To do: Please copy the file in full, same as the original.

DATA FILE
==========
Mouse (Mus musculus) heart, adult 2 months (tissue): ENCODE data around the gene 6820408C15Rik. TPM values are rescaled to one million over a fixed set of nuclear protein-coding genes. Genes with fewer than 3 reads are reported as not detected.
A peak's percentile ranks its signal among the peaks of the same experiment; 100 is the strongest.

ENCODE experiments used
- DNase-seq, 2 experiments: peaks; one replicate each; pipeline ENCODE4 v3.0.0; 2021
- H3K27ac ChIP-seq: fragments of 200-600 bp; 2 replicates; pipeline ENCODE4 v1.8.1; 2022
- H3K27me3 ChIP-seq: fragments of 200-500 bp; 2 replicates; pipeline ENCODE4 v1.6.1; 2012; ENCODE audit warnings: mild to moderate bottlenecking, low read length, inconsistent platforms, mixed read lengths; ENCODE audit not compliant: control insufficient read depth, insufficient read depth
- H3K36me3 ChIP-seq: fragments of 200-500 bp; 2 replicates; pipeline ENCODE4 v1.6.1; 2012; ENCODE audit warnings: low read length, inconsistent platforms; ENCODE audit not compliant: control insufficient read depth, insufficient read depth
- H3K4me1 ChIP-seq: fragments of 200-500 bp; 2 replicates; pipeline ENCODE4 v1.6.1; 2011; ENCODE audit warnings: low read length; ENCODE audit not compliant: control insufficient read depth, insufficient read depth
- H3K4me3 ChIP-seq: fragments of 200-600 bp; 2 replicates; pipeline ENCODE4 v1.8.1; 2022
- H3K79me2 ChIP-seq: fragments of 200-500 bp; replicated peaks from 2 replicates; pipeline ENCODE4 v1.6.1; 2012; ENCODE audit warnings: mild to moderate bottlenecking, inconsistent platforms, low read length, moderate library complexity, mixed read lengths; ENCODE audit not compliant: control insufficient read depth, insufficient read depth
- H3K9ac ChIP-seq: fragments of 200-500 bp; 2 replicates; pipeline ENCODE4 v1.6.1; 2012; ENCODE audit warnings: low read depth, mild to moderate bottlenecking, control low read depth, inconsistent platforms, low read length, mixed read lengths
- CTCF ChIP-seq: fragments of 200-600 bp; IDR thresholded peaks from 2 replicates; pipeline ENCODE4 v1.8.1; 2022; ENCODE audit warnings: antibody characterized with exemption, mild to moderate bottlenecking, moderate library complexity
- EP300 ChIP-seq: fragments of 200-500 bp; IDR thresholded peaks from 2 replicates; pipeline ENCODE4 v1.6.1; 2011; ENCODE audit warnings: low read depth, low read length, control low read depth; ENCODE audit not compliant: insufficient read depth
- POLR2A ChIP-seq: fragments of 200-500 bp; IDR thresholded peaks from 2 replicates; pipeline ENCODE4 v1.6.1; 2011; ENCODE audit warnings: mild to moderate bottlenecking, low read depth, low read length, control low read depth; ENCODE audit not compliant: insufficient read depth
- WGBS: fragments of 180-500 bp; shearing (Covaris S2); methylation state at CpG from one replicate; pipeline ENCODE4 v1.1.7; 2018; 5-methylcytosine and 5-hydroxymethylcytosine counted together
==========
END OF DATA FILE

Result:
Mouse (Mus musculus) heart, adult 2 months (tissue): ENCODE data around the gene 6820408C15Rik. TPM values are rescaled to one million over a fixed set of nuclear protein-coding genes. Genes with fewer than 3 reads are reported as not detected.
A peak's percentile ranks its signal among the peaks of the same experiment; 100 is the strongest.

ENCODE experiments used
- DNase-seq, 2 experiments: peaks; one replicate each; pipeline ENCODE4 v3.0.0; 2021
- H3K27ac ChIP-seq: fragments of 200-600 bp; 2 replicates; pipeline ENCODE4 v1.8.1; 2022
- H3K27me3 ChIP-seq: fragments of 200-500 bp; 2 replicates; pipeline ENCODE4 v1.6.1; 2012; ENCODE audit warnings: mild to moderate bottlenecking, low read length, inconsistent platforms, mixed read lengths; ENCODE audit not compliant: control insufficient read depth, insufficient read depth
- H3K36me3 ChIP-seq: fragments of 200-500 bp; 2 replicates; pipeline ENCODE4 v1.6.1; 2012; ENCODE audit warnings: low read length, inconsistent platforms; ENCODE audit not compliant: control insufficient read depth, insufficient read depth
- H3K4me1 ChIP-seq: fragments of 200-500 bp; 2 replicates; pipeline ENCODE4 v1.6.1; 2011; ENCODE audit warnings: low read length; ENCODE audit not compliant: control insufficient read depth, insufficient read depth
- H3K4me3 ChIP-seq: fragments of 200-600 bp; 2 replicates; pipeline ENCODE4 v1.8.1; 2022
- H3K79me2 ChIP-seq: fragments of 200-500 bp; replicated peaks from 2 replicates; pipeline ENCODE4 v1.6.1; 2012; ENCODE audit warnings: mild to moderate bottlenecking, inconsistent platforms, low read length, moderate library complexity, mixed read lengths; ENCODE audit not compliant: control insufficient read depth, insufficient read depth
- H3K9ac ChIP-seq: fragments of 200-500 bp; 2 replicates; pipeline ENCODE4 v1.6.1; 2012; ENCODE audit warnings: low read depth, mild to moderate bottlenecking, control low read depth, inconsistent platforms, low read length, mixed read lengths
- CTCF ChIP-seq: fragments of 200-600 bp; IDR thresholded peaks from 2 replicates; pipeline ENCODE4 v1.8.1; 2022; ENCODE audit warnings: antibody characterized with exemption, mild to moderate bottlenecking, moderate library complexity
- EP300 ChIP-seq: fragments of 200-500 bp; IDR thresholded peaks from 2 replicates; pipeline ENCODE4 v1.6.1; 2011; ENCODE audit warnings: low read depth, low read length, control low read depth; ENCODE audit not compliant: insufficient read depth
- POLR2A ChIP-seq: fragments of 200-500 bp; IDR thresholded peaks from 2 replicates; pipeline ENCODE4 v1.6.1; 2011; ENCODE audit warnings: mild to moderate bottlenecking, low read depth, low read length, control low read depth; ENCODE audit not compliant: insufficient read depth
- WGBS: fragments of 180-500 bp; shearing (Covaris S2); methylation state at CpG from one replicate; pipeline ENCODE4 v1.1.7; 2018; 5-methylcytosine and 5-hydroxymethylcytosine counted together